I’ve spent about a week with the Oppo R7 (R7g to be precise) as my primary mobile phone.  Every text, every call, every tweet, every snap and every Clash of Clans attack has been on this little beauty.. If you’re in the market for a smartphone this should be on the shopping list.

Is this the best smartphone on the market today?  On specs, performance and many other things – no.

Would the average punter on the street be able to tell the difference between the Oppo R7 and one of the bigger named flagship Android phones having used one or even played with one for a little while?  No.

And herein lies the problem for the big guys, they are making spectacular phones, with amazing design or build quality, but for day-t0-day use, they offer very little for the high price you pay.


Conversely, the problem for a brand like Oppo, shared by the likes of Motorola, Alcatel One-Touch and even Sony is – people just don’t know about them.

Oppo phones are now available at Dick Smith and Optus, and that’s a huge boost for the Chinese brand in Australia – distribution is king, and inking those kinds of deals will matter to the long and even short-term success here.

So, what’s not to like about the Oppo R7?  Very little.  There’s a few software tweaks which are interesting;  I had regular call drop-outs due to an option in “gesture & motion” settings to “Prevent misoperation” – but disabling that has fixed all my woes.  The standard “theme” is a little child-like, but I didn’t mind it after a while, a bit less corporate than others (though not as well simplified as what LG and Samsung have recently done with their installations of Android).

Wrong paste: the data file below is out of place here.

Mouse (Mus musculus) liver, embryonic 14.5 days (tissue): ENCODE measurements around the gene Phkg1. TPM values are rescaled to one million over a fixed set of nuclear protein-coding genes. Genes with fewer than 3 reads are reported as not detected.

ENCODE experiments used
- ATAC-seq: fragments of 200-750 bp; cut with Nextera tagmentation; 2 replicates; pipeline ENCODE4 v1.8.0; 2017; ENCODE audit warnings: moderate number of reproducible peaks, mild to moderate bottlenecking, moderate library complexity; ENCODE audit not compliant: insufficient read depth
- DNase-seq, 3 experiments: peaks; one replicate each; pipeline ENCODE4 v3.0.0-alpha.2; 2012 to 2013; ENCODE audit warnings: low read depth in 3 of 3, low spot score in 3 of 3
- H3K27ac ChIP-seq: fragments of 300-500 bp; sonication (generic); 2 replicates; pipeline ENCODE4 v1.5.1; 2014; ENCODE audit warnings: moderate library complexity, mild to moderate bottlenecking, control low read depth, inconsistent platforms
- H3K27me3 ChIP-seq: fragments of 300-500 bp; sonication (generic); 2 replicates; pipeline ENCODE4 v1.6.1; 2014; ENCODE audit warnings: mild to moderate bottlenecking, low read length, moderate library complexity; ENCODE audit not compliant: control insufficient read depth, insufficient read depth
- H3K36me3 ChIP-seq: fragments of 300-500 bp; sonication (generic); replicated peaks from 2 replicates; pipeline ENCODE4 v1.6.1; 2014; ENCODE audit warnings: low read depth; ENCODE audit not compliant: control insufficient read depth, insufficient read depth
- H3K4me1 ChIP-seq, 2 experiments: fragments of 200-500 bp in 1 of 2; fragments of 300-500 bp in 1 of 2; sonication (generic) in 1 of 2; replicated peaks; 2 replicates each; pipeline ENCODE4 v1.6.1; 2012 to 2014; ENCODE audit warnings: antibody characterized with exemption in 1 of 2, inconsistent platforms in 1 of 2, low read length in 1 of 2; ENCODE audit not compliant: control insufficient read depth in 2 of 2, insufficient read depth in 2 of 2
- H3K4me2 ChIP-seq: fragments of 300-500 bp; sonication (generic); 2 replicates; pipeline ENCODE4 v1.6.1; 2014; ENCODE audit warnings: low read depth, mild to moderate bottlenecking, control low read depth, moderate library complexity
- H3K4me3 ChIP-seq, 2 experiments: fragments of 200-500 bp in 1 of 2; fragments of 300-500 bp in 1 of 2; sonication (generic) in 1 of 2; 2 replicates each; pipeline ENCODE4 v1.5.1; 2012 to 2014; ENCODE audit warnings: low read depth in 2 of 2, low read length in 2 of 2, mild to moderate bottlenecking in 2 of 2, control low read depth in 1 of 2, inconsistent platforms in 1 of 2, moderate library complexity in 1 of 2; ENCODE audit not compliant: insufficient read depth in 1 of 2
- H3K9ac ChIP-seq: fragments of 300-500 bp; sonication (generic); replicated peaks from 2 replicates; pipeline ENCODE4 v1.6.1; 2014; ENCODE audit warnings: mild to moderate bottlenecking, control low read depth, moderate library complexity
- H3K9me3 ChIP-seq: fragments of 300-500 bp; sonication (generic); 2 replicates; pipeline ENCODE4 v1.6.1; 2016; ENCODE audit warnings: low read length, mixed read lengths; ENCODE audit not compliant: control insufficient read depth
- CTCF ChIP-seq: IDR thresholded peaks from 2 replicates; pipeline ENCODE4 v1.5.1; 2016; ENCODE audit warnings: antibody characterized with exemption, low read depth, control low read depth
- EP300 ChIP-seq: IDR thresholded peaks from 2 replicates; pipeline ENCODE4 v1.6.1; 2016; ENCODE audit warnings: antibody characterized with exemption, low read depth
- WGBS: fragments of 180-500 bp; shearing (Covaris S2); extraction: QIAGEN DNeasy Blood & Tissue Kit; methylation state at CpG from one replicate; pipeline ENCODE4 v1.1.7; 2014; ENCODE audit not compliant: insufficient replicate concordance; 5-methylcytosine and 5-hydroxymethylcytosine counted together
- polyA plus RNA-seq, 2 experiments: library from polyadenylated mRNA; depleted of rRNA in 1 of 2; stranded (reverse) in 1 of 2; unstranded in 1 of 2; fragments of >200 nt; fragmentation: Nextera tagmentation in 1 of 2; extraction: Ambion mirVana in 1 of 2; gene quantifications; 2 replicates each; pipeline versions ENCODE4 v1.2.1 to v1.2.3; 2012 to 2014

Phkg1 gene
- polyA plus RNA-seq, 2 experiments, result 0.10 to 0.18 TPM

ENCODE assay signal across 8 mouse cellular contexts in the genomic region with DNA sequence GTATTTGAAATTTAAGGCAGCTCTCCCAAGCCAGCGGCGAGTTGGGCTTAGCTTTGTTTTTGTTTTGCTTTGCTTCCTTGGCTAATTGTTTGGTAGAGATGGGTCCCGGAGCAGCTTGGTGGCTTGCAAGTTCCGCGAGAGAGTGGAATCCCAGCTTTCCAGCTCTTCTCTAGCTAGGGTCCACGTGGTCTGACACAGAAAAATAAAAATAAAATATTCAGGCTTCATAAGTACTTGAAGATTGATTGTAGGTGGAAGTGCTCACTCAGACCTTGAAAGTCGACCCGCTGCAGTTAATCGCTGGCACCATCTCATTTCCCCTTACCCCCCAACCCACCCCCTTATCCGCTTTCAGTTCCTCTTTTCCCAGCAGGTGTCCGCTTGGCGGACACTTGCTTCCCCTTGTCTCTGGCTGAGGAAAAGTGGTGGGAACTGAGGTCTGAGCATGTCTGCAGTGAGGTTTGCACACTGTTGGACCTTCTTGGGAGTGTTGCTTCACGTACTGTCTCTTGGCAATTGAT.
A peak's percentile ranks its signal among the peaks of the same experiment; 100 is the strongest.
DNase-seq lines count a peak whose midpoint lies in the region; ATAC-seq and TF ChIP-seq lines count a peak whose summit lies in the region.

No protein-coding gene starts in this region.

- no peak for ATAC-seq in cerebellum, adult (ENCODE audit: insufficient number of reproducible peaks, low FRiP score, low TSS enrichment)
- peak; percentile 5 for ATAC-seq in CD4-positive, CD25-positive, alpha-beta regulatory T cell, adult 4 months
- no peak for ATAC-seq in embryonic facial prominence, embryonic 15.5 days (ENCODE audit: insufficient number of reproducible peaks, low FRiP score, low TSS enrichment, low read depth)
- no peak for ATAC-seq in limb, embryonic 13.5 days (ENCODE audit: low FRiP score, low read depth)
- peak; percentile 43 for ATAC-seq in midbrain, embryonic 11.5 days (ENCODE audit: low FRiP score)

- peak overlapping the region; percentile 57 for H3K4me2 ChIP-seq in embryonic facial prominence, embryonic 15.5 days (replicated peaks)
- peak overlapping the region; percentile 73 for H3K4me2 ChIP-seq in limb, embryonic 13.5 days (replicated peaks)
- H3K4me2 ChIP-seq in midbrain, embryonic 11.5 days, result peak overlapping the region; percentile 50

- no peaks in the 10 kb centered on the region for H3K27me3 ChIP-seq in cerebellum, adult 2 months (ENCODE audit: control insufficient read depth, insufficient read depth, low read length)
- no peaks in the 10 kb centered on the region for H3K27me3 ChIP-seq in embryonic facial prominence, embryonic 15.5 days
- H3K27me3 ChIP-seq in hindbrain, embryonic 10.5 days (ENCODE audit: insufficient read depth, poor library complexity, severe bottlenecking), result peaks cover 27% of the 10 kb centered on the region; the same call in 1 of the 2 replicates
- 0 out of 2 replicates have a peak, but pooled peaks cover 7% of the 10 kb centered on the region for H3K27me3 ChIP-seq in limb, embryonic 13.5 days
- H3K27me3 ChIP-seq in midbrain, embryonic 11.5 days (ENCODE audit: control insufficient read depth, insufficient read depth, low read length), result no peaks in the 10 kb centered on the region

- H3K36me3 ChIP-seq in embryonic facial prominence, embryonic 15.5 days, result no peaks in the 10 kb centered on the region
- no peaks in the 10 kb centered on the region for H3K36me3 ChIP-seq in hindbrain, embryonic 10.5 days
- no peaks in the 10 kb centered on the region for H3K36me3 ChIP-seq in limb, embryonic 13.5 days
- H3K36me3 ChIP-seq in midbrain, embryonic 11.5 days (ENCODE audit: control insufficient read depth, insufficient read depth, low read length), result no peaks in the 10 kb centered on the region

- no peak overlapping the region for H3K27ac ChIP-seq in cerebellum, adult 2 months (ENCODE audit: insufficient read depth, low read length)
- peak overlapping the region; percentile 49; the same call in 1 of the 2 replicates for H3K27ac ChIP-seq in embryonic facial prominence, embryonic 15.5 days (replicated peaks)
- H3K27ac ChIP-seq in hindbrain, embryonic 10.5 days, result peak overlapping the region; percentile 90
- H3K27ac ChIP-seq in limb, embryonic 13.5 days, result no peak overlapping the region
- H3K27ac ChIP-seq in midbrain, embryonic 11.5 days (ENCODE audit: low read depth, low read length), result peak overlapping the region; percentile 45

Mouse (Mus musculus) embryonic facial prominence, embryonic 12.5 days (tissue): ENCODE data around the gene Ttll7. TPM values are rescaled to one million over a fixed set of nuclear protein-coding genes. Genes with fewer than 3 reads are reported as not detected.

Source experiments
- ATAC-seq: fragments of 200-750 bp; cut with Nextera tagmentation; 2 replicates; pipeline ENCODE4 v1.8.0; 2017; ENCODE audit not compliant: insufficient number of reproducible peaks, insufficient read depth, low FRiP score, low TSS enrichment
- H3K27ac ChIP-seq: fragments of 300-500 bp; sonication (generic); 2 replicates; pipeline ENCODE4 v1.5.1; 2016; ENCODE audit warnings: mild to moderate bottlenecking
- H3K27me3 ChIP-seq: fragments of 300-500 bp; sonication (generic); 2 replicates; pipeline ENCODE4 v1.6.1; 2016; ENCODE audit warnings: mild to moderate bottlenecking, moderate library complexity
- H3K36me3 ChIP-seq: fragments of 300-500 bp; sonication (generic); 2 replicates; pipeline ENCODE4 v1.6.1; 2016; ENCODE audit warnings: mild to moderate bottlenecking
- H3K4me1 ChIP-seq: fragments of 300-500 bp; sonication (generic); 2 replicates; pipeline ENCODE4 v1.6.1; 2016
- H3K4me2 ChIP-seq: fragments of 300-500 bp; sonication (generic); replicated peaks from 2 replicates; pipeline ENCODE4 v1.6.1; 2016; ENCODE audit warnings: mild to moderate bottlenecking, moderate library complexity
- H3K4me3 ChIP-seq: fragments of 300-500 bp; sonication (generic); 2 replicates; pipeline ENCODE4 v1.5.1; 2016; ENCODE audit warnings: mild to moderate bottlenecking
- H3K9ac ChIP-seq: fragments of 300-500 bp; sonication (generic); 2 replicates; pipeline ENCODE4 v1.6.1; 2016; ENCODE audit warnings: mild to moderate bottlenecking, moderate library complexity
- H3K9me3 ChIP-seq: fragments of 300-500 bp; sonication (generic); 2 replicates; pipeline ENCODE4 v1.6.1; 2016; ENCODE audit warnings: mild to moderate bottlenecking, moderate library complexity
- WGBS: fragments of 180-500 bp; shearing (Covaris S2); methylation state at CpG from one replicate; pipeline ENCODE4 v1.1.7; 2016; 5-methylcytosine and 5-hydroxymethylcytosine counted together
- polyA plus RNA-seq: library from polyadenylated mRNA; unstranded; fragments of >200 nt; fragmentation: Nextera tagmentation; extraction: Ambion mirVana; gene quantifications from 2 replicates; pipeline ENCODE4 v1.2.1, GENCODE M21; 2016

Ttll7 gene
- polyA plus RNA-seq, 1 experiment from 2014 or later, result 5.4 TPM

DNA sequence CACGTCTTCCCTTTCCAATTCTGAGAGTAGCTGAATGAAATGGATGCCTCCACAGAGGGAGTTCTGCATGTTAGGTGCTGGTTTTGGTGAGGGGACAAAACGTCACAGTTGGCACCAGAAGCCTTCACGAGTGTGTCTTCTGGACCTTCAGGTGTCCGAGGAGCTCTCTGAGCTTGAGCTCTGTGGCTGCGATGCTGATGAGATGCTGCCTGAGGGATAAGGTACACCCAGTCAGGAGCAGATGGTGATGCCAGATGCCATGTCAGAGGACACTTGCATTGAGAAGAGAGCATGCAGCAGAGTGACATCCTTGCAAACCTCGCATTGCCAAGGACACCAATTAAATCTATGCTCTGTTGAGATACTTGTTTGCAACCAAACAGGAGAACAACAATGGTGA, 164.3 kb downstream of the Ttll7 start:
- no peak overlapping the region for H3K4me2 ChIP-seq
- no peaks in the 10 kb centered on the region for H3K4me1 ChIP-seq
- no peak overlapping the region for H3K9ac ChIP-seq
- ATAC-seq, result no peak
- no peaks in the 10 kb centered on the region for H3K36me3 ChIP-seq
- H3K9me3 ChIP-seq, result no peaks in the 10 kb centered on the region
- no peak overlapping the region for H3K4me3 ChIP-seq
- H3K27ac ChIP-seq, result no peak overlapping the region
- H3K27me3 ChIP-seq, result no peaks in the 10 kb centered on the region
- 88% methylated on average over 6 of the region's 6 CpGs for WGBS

It’s a habit thing, but I found the location of the power button on the left to be a nuisance, but again – I’m an iPhone user “normally” so a week or so more and that would be covered off.  My only other pain was the default song “Free to Fly” playing when I wanted my Spotify to resume on Bluetooth connection in the car, but that’s more of a user and Spotify thing than Oppo.

The camera is good, the only issue I noticed in the remarkably iOS like camera app was the delay in getting a focus lock in some situations.  It could do with a bit of a tweak there, but perhaps a different Camera app would cover that off.

Battery life is good, certainly not great, but when you consider how damn thin this thing is – it’s very much acceptable.  I can’t imagine getting through a full solid day of use without a boost of charge, however its low battery life saving modes kick in and make that last 20% last a lot longer than you’d think.

What’s to like?  This thing is available for $0 upfront on a $40 Optus plan, that’s 500GB data, at $60 you’ll get 3GB of data – That’s the sort of dollar value parents are looking to spend on their kids, so this becomes a real contender for the teens out there.

Outright at Dick Smith – $449.  yep, half the price of the big boys, and I really can’t tell you why – other than to say spending more than $450 on an Android phone seems almost crazy to me.

Oh, and it comes with a screen protector applied to it, and a plastic case ready to go.  What more could you want?

This phone, along with many other “mid range” phones are exceptional value, they offer everything you want from the Android experience, in a beautifully designed package, slim, fast and frankly everything you’ll need.

Should you buy one?

Without hesitation I’d recommend this one to you. At the very least – go check one out.